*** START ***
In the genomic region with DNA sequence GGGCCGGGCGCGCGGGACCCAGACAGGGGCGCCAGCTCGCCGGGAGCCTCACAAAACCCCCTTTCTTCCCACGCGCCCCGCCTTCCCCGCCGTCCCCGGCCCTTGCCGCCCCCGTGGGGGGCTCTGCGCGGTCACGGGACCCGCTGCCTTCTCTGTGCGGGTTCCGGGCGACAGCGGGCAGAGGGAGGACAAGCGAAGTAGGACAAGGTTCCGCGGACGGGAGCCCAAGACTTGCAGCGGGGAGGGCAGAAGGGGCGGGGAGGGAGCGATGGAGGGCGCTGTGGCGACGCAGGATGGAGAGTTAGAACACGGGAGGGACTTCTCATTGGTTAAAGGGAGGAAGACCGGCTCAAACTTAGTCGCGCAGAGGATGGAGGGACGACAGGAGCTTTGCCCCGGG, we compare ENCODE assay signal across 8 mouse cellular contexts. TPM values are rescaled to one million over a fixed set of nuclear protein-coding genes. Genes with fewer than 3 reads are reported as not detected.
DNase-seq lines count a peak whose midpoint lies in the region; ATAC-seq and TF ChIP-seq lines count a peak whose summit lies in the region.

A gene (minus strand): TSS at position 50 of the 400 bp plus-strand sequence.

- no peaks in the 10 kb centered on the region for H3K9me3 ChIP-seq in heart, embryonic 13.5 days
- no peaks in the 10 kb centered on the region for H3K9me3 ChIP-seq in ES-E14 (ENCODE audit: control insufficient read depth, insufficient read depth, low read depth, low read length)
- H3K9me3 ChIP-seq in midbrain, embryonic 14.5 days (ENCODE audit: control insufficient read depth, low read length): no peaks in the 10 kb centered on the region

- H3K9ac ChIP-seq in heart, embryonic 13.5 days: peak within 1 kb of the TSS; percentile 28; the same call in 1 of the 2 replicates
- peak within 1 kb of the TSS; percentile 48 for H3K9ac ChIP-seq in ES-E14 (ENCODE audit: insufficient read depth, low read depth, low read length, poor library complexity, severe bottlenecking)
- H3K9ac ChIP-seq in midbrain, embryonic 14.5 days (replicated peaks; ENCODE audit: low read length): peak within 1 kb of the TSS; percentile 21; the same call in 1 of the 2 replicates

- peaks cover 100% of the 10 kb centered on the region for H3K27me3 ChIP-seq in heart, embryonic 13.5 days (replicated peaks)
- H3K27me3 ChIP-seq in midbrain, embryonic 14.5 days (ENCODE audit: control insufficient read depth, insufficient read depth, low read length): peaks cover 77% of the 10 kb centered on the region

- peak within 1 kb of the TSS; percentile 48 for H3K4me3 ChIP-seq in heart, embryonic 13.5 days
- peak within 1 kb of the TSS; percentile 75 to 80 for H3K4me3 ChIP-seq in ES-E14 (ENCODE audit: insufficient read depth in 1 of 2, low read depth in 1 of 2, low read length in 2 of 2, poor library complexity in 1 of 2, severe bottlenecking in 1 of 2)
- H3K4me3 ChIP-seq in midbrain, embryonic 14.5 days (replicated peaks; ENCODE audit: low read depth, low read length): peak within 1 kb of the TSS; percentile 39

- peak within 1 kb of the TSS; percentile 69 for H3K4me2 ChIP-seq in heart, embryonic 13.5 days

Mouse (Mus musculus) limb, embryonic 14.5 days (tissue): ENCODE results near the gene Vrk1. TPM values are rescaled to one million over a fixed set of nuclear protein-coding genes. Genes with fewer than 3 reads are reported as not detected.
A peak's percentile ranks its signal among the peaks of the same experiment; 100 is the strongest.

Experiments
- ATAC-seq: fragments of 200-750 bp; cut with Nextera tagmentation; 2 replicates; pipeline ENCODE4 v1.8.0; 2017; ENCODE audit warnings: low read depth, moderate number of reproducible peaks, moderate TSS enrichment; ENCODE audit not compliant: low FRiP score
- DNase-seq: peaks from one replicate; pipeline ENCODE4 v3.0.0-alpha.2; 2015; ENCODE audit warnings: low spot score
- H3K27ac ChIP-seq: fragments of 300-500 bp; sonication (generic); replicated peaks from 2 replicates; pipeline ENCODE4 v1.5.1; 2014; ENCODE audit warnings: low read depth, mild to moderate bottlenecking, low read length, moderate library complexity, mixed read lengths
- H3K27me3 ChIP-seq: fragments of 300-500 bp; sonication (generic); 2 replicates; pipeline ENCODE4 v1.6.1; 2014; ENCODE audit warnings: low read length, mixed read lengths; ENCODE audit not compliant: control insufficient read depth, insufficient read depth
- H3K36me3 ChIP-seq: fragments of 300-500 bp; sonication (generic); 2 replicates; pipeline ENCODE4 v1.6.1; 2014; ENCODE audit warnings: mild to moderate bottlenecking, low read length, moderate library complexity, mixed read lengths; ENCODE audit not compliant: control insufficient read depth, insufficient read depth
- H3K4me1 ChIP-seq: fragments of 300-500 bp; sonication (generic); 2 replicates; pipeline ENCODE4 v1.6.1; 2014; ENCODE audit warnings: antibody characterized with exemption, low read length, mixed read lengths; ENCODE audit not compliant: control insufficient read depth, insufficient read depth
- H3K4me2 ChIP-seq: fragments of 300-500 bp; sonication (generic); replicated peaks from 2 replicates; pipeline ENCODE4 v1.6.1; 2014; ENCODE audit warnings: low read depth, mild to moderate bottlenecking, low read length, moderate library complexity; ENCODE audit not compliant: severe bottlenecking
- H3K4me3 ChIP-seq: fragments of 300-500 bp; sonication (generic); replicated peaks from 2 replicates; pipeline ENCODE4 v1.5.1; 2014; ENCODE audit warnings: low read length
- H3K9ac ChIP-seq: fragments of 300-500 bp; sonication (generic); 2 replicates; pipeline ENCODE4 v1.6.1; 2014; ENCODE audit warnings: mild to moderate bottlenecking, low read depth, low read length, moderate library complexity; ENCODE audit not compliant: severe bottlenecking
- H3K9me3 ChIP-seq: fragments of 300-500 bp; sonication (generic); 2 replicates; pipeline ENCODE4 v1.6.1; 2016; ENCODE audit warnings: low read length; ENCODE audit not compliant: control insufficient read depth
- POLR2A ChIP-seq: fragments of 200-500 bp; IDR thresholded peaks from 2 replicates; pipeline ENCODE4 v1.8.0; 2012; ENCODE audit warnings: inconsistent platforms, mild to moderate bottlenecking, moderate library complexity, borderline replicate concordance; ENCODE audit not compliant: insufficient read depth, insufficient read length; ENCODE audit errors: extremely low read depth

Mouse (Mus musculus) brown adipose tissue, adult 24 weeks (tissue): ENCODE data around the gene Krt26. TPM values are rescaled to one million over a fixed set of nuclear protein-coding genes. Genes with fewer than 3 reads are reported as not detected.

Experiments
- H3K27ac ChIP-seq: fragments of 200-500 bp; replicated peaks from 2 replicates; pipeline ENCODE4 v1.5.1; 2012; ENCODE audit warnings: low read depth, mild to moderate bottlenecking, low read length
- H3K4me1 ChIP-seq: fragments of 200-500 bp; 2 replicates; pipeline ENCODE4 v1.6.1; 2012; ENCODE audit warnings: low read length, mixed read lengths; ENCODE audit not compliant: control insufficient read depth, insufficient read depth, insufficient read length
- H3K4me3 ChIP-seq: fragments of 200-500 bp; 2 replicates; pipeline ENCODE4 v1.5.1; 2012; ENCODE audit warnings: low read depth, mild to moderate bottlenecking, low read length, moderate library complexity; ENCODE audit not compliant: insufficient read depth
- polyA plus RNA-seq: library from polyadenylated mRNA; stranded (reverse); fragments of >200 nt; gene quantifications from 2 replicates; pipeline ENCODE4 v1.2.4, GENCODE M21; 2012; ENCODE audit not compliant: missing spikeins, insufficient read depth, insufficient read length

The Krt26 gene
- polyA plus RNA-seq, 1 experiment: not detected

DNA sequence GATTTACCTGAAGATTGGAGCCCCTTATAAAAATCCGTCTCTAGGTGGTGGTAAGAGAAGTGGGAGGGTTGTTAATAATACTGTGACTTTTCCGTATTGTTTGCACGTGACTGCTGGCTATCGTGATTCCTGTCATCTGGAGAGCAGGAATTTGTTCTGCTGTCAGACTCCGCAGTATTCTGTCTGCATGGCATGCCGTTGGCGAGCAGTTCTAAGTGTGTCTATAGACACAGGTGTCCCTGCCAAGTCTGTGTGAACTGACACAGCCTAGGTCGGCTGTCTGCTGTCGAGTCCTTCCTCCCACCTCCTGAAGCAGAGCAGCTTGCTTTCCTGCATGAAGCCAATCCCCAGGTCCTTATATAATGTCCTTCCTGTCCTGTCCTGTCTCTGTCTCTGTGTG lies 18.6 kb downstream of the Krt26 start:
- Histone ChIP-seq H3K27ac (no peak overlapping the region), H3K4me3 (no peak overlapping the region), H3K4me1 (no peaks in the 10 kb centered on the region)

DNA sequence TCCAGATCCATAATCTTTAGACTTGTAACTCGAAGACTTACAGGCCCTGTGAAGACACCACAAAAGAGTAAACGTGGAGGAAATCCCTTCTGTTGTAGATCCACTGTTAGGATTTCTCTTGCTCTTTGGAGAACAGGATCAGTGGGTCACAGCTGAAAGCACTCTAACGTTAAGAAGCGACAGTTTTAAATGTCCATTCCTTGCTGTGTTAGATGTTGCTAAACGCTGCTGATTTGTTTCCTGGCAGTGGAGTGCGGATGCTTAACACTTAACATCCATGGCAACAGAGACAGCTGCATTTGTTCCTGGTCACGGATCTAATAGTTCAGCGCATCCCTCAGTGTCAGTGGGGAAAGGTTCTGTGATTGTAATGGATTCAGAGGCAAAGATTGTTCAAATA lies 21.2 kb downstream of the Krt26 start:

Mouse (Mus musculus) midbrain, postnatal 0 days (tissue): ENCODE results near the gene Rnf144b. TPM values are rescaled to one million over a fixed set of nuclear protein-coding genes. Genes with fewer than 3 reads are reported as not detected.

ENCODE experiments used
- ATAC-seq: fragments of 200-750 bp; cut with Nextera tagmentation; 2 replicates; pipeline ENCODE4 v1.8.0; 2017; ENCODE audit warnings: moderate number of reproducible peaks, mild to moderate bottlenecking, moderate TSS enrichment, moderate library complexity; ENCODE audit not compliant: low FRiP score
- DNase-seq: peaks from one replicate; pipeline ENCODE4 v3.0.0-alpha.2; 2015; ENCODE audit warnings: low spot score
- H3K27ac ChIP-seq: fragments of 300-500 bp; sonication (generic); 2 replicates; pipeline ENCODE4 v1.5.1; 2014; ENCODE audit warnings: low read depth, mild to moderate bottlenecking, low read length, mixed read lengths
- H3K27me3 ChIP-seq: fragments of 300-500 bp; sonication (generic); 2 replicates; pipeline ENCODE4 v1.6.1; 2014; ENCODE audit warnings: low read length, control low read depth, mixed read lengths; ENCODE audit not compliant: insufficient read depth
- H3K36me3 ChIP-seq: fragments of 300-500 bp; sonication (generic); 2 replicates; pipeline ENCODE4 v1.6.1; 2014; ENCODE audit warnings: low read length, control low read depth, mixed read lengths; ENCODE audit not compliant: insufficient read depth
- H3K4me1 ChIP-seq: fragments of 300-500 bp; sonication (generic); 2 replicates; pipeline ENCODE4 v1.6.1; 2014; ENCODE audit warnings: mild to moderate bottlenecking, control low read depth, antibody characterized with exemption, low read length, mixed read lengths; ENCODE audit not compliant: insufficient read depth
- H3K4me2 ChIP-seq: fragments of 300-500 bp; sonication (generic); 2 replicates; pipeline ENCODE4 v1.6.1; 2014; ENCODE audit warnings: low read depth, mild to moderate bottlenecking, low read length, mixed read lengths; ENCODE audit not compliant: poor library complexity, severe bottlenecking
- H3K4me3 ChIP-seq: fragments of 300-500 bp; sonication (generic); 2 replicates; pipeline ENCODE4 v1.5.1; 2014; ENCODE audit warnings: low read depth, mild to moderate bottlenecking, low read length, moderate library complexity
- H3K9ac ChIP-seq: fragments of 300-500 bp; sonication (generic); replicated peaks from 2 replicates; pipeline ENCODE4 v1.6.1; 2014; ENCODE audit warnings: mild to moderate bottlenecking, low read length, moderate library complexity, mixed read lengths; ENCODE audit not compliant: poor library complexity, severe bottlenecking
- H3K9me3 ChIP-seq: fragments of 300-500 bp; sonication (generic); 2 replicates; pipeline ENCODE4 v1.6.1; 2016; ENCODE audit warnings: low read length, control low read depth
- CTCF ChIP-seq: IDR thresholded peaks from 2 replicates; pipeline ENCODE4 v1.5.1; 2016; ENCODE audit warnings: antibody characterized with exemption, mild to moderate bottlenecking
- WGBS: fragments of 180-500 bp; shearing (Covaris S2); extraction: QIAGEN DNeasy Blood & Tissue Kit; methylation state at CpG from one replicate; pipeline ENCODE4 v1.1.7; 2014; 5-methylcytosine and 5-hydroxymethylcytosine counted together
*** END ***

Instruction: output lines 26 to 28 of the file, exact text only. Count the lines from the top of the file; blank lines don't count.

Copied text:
- H3K4me3 ChIP-seq: fragments of 300-500 bp; sonication (generic); replicated peaks from 2 replicates; pipeline ENCODE4 v1.5.1; 2014; ENCODE audit warnings: low read length
- H3K9ac ChIP-seq: fragments of 300-500 bp; sonication (generic); 2 replicates; pipeline ENCODE4 v1.6.1; 2014; ENCODE audit warnings: mild to moderate bottlenecking, low read depth, low read length, moderate library complexity; ENCODE audit not compliant: severe bottlenecking
- H3K9me3 ChIP-seq: fragments of 300-500 bp; sonication (generic); 2 replicates; pipeline ENCODE4 v1.6.1; 2016; ENCODE audit warnings: low read length; ENCODE audit not compliant: control insufficient read depth